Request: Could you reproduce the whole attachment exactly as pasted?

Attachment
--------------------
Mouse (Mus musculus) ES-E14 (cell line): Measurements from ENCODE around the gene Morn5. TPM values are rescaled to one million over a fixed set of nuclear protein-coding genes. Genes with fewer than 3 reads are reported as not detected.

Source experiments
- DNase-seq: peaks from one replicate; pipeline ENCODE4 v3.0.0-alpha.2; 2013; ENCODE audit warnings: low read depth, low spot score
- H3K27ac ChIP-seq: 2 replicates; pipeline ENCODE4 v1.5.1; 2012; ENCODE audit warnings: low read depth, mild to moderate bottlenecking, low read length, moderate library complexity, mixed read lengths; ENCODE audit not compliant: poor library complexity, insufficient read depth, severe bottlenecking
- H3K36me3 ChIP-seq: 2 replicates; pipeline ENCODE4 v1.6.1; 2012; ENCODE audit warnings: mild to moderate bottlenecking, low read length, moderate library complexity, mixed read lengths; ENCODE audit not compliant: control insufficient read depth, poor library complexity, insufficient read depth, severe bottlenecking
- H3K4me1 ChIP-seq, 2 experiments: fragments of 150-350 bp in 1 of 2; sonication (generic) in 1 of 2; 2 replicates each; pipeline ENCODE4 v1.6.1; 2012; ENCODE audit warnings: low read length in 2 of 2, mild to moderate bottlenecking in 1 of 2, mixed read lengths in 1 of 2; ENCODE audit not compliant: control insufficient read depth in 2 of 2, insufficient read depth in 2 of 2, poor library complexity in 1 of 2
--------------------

Mouse (Mus musculus) ES-E14 (cell line): Measurements from ENCODE around the gene Morn5. TPM values are rescaled to one million over a fixed set of nuclear protein-coding genes. Genes with fewer than 3 reads are reported as not detected.

Source experiments
- DNase-seq: peaks from one replicate; pipeline ENCODE4 v3.0.0-alpha.2; 2013; ENCODE audit warnings: low read depth, low spot score
- H3K27ac ChIP-seq: 2 replicates; pipeline ENCODE4 v1.5.1; 2012; ENCODE audit warnings: low read depth, mild to moderate bottlenecking, low read length, moderate library complexity, mixed read lengths; ENCODE audit not compliant: poor library complexity, insufficient read depth, severe bottlenecking
- H3K36me3 ChIP-seq: 2 replicates; pipeline ENCODE4 v1.6.1; 2012; ENCODE audit warnings: mild to moderate bottlenecking, low read length, moderate library complexity, mixed read lengths; ENCODE audit not compliant: control insufficient read depth, poor library complexity, insufficient read depth, severe bottlenecking
- H3K4me1 ChIP-seq, 2 experiments: fragments of 150-350 bp in 1 of 2; sonication (generic) in 1 of 2; 2 replicates each; pipeline ENCODE4 v1.6.1; 2012; ENCODE audit warnings: low read length in 2 of 2, mild to moderate bottlenecking in 1 of 2, mixed read lengths in 1 of 2; ENCODE audit not compliant: control insufficient read depth in 2 of 2, insufficient read depth in 2 of 2, poor library complexity in 1 of 2